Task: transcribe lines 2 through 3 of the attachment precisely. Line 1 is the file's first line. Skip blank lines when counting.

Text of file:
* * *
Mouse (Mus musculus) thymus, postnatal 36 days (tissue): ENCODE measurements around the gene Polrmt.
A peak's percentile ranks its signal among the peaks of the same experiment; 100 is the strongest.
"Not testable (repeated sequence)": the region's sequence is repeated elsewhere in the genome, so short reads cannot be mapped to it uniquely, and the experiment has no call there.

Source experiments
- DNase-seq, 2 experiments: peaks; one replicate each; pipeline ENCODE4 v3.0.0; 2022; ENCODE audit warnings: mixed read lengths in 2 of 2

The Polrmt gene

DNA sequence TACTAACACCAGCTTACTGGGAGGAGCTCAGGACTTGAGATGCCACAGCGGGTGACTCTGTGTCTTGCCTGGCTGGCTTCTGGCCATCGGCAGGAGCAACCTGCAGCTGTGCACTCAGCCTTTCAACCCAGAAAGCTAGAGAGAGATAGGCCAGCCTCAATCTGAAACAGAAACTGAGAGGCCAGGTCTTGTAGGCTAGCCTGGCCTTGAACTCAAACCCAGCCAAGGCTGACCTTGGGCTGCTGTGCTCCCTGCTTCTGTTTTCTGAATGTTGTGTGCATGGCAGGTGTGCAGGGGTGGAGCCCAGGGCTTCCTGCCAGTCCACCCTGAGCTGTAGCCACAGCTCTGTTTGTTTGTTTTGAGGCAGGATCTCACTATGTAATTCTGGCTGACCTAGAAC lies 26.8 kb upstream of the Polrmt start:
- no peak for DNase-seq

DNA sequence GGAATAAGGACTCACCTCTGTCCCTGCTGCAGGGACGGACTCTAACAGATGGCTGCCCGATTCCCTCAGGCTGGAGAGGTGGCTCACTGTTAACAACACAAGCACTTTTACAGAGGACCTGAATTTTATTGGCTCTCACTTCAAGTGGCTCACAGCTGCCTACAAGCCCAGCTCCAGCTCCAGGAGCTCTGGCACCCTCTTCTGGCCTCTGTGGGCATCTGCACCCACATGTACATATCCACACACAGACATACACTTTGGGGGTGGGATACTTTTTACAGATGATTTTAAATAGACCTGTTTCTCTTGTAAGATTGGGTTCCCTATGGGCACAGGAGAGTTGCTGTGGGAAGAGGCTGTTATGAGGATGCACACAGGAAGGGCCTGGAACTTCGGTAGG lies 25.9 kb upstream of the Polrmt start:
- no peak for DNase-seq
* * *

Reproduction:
A peak's percentile ranks its signal among the peaks of the same experiment; 100 is the strongest.
"Not testable (repeated sequence)": the region's sequence is repeated elsewhere in the genome, so short reads cannot be mapped to it uniquely, and the experiment has no call there.